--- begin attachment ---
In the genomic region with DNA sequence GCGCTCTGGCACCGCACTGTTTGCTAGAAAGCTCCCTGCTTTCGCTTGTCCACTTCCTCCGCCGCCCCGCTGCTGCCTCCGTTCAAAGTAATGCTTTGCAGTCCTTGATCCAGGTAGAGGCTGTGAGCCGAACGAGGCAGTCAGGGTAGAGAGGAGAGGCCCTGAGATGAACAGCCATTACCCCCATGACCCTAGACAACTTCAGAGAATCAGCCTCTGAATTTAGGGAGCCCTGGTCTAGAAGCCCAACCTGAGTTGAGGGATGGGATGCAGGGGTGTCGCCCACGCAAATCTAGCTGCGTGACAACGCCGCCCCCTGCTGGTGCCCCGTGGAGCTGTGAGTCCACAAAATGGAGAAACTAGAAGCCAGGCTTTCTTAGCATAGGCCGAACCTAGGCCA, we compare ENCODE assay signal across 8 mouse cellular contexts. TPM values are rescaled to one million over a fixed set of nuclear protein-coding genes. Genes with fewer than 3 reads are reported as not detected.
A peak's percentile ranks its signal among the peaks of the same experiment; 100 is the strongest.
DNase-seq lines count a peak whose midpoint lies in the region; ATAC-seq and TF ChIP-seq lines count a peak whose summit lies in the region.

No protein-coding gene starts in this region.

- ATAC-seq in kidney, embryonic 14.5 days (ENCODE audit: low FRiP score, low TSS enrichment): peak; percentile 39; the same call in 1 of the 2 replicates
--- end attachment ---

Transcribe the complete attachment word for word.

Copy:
In the genomic region with DNA sequence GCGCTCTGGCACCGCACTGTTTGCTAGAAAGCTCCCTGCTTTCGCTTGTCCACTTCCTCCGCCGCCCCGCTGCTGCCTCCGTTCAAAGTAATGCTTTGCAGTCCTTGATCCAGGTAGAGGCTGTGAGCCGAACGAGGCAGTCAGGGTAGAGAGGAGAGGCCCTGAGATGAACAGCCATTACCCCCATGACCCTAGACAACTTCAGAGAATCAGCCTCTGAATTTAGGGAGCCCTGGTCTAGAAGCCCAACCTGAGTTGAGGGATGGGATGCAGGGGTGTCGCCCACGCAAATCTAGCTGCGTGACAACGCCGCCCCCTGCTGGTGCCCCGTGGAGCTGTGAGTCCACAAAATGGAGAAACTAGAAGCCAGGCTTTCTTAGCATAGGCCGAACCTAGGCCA, we compare ENCODE assay signal across 8 mouse cellular contexts. TPM values are rescaled to one million over a fixed set of nuclear protein-coding genes. Genes with fewer than 3 reads are reported as not detected.
A peak's percentile ranks its signal among the peaks of the same experiment; 100 is the strongest.
DNase-seq lines count a peak whose midpoint lies in the region; ATAC-seq and TF ChIP-seq lines count a peak whose summit lies in the region.

No protein-coding gene starts in this region.

- ATAC-seq in kidney, embryonic 14.5 days (ENCODE audit: low FRiP score, low TSS enrichment): peak; percentile 39; the same call in 1 of the 2 replicates